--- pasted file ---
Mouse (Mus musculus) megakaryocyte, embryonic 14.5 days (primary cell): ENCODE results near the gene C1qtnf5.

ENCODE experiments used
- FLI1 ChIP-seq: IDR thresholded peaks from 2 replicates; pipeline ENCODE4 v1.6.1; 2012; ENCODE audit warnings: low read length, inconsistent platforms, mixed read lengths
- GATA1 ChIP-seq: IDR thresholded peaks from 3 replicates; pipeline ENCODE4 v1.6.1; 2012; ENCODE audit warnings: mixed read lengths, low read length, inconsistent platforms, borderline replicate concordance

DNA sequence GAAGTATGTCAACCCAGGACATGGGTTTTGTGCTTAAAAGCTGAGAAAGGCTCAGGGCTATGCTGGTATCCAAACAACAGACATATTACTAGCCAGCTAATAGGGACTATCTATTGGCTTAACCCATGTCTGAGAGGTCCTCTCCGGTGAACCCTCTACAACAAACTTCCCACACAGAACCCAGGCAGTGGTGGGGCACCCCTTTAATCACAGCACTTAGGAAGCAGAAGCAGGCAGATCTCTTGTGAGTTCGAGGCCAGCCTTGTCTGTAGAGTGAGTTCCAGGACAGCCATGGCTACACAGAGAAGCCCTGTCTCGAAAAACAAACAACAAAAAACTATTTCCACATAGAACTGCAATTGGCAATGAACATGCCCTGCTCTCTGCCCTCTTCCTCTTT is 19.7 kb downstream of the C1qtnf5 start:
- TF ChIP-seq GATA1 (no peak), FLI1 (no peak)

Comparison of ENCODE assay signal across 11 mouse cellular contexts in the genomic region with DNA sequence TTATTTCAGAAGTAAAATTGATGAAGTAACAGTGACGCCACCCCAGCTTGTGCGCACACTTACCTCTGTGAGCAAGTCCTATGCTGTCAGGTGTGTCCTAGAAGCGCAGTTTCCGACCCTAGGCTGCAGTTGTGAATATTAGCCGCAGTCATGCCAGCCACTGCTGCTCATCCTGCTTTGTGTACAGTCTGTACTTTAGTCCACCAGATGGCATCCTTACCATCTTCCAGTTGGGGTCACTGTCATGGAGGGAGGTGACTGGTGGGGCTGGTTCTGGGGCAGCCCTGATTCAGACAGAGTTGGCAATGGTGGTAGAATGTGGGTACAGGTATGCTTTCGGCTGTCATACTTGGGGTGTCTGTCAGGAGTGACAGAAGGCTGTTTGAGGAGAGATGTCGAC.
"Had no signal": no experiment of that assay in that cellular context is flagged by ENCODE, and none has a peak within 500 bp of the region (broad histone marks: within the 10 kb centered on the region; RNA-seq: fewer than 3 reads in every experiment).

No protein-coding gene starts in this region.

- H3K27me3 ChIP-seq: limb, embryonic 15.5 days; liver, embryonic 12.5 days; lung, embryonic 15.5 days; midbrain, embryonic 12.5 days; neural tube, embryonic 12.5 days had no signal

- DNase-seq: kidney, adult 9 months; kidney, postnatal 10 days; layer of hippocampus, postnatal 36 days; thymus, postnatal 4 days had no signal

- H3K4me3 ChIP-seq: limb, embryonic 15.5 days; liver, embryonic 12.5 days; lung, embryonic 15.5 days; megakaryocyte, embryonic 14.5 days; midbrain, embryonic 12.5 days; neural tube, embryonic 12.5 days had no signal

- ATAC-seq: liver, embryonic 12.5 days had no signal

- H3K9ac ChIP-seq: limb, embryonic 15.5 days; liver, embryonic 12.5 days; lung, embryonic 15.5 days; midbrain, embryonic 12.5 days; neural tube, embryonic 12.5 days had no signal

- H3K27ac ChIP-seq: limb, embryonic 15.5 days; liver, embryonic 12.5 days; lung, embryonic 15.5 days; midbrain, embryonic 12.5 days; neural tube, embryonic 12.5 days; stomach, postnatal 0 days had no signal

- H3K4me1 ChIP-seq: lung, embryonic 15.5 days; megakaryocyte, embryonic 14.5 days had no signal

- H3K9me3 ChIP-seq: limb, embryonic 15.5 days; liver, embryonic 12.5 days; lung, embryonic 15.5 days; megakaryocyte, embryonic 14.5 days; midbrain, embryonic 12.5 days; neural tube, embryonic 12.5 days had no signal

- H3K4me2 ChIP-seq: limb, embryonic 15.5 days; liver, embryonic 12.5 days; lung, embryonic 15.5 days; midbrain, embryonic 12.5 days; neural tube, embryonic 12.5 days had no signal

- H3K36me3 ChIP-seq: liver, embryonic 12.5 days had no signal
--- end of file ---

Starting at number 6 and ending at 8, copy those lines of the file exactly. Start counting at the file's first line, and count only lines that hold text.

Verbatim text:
- TF ChIP-seq GATA1 (no peak), FLI1 (no peak)

Comparison of ENCODE assay signal across 11 mouse cellular contexts in the genomic region with DNA sequence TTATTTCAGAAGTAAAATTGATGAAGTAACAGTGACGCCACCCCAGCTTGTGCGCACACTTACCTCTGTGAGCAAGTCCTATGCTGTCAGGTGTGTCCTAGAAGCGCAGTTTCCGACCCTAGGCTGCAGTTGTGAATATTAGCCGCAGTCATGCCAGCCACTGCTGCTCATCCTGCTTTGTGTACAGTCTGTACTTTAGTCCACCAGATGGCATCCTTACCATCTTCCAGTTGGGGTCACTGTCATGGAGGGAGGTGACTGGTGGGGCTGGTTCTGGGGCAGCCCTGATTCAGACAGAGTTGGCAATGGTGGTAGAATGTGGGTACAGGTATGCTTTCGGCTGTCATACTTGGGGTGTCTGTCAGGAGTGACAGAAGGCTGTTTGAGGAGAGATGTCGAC.
"Had no signal": no experiment of that assay in that cellular context is flagged by ENCODE, and none has a peak within 500 bp of the region (broad histone marks: within the 10 kb centered on the region; RNA-seq: fewer than 3 reads in every experiment).